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Closing Comments


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Closing Comments

Corn responded positively to a mixed forecast showing repeat heavy rains and cool temps on the southern/eastern portions of the Corn Belt, +2 ½ at 3.74 ¾ (July) and +2 ¼ at 3.92 ¼ (Dec).  Large old crop inventories are helping to dampen attempts to rally, and planting progress is on track in spite of the weather.  Managed funds are still short around 140K+ contracts.  EIA Ethanol reported production down 1,000 barrels to .986 million barrels/day, down .10% from last week but up 6.83% vs. last year.  Ethanol stocks were down 56K to 23.21 million barrels, down .24% vs. last week, but up 4.56% compared to last year.  Ethanol Refinery capacity showed 93.3% vs. expectations of 94.1% and last week’s 94.1%.  Corn used in last week’s ethanol production is pegged at 103.53 million bushels.  In order to hit the USDA mark for the year, corn used for ethanol will need to average 99.746 million bushels per week. In exports, Taiwan bought 65K MT of corn that is thought to be sourced from Argentina.


Soybeans are trying to find a way higher without a major production threat to-date, as gains in the market seem to be offset by willing sellers, +6 ½ at 9.75 ¼ (July) and +5 ¼ at 9.70 (Nov). Short-covering in corn and wheat could provide the fuel to help propel beans, if another good story emerges. Brazil is almost completely harvested and expected to eclipse record levels above 110 MMT, but Brazilian farmers are hesitating to sell, given the very low prices (around $7 bushel equivalent).  This has given new life to U.S. exporters, who have taken advantage of the window of opportunity, at a time of year that is not usually as friendly. Another interesting angle, is that the full Brazilian storage bins may not have adequate room to store the impending safrinha corn crop, bringing future pressure on prices in that sector as well.


Wheat traded mixed in a narrow range, with Chicago SRW flat, Kansas City HRW -4 ½, and Minneapolis HRS +2 ½.  After Monday’s rally, U.S. wheat became the most expensive in the world and the relatively stable Dollar has not helped matters.  Once June arrives, there will emerge a clearer picture of what we actually have for a crop yield.  The Kansas City Crop Tour has not yet visited the hardest hit areas in the West, as their initial findings are showing yield estimates from 10 to -10 bpa above and below last year’s record crop, with less disease issues than expected.  Tomorrow the Tour will visit the western third of the state, and the conversation will be more interesting.  More importantly, keep an eye how crop adjusters assess the situation. “The million dollar question is can the wheat recover?” according to Kansas State University agronomist Jeanne Falk Jones.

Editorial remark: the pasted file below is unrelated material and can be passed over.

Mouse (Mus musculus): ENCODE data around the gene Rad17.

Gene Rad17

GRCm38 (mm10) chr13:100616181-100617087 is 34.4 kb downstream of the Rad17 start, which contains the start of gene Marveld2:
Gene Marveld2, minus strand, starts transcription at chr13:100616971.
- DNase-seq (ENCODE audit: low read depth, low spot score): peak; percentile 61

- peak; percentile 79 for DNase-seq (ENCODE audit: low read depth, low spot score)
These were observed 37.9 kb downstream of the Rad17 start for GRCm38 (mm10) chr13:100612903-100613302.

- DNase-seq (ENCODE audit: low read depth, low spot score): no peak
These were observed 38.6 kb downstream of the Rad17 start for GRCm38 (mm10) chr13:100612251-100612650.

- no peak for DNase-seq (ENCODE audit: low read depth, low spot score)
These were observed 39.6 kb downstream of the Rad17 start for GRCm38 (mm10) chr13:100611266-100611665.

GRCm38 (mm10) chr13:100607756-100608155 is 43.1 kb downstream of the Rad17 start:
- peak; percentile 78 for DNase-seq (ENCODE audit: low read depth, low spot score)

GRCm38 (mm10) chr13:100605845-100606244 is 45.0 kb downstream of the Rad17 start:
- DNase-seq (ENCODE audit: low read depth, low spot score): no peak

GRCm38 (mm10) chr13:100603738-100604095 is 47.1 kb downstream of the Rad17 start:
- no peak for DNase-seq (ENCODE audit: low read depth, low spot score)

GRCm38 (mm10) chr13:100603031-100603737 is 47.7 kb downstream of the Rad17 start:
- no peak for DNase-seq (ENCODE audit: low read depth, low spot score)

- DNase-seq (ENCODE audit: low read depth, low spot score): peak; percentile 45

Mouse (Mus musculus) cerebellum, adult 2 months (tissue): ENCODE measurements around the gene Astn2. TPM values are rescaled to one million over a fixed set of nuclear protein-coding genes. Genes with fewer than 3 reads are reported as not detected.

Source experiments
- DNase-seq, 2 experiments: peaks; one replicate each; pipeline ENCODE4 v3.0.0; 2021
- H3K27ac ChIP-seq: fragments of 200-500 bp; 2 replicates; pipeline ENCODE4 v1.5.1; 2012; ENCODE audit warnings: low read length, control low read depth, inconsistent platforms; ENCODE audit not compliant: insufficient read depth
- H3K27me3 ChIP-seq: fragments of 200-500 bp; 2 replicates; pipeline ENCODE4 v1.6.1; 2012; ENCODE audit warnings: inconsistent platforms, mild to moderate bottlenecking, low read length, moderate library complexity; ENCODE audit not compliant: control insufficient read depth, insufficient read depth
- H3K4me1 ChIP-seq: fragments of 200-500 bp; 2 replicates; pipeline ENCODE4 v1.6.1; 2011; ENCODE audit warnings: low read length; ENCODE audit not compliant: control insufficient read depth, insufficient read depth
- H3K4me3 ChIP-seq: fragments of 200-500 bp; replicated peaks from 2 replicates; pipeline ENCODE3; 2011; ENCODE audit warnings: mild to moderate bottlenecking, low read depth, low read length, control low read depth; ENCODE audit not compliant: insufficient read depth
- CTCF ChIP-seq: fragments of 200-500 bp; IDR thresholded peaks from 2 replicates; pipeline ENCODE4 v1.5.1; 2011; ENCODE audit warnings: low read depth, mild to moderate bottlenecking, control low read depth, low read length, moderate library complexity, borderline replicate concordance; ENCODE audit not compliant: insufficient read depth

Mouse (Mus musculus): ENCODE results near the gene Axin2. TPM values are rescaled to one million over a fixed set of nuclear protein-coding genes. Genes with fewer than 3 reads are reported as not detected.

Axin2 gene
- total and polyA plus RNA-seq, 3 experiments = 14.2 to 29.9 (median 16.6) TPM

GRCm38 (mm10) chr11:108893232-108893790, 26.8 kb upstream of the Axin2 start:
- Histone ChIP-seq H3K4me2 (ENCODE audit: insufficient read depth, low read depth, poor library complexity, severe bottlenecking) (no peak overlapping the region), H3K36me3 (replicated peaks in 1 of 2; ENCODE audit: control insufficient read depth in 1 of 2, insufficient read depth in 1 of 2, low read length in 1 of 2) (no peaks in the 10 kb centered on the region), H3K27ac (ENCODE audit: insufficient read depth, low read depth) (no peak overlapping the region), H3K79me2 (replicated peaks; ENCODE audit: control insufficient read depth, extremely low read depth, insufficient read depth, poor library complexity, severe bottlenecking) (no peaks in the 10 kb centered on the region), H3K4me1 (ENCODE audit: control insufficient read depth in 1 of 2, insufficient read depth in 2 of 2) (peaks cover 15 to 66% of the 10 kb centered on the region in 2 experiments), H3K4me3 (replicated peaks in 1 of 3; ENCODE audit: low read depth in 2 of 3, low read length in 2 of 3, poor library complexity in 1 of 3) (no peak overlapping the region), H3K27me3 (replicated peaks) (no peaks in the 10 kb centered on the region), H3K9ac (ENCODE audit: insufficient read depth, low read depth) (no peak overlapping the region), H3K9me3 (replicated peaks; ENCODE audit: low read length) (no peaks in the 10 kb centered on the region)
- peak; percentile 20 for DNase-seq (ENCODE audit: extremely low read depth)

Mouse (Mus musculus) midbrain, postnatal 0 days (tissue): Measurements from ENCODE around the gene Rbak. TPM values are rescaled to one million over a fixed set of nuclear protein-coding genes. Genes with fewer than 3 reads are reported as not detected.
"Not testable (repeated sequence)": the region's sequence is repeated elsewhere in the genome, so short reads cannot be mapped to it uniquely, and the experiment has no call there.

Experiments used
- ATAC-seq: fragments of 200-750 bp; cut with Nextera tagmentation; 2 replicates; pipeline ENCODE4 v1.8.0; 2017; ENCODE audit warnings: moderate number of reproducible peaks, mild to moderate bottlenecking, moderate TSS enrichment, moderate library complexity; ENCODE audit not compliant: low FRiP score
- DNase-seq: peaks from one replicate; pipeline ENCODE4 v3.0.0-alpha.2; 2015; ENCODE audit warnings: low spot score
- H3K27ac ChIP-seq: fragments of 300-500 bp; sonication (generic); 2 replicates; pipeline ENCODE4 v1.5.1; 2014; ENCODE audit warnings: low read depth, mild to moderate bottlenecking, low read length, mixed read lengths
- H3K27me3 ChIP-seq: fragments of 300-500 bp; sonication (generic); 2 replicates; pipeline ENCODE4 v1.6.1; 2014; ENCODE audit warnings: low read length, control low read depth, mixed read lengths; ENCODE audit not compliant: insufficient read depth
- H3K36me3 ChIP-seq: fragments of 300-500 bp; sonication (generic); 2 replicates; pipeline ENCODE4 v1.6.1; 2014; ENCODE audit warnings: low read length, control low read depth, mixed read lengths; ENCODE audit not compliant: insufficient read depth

Live Cattle has reacted explosively this week to the weekend snow storm that hit parts of Kansas and the Midwest. It is thought that possibly thousands of head met their demise, which will have a significant impact on supplies, in addition to decreased cattle weights.  The area that was hit by the storm contains up to 50% of the nation’s feedlots, many receiving 12”+ of snow.  Wholesale beef was propelled to a 13-month high.  Today’s action resulted in “limit up” in the June and August contracts, +3.000. In the short-term, expect more positive action, as grilling season and upcoming holidays, i.e. Mother’s Day and Memorial Day, are keeping demand at a high level.


Hogs are responding positively to the lead of cattle as well as a seasonal shift in fundamentals, +1.400 at 75.550 (June). Several market barometers are up including the national bid to $58.47, IA/MN bid to $59.81, and the CME Lean Hog Index for 4/28 to $59.88 (up $.24). Industry analysts are expecting a Saturday hog kill of 120K head.


Closing Market Snapshot  


All opinions expressed in this commentary are solely those of Water Street Advisory. This data and these comments are provided for information purposes only and are not intended to be used for specific trading strategies. Although all information is believed to be reliable, we cannot guarantee its accuracy or completeness. There is significant risk of loss involved in commodity futures and options trading and may not be suitable for all investors.

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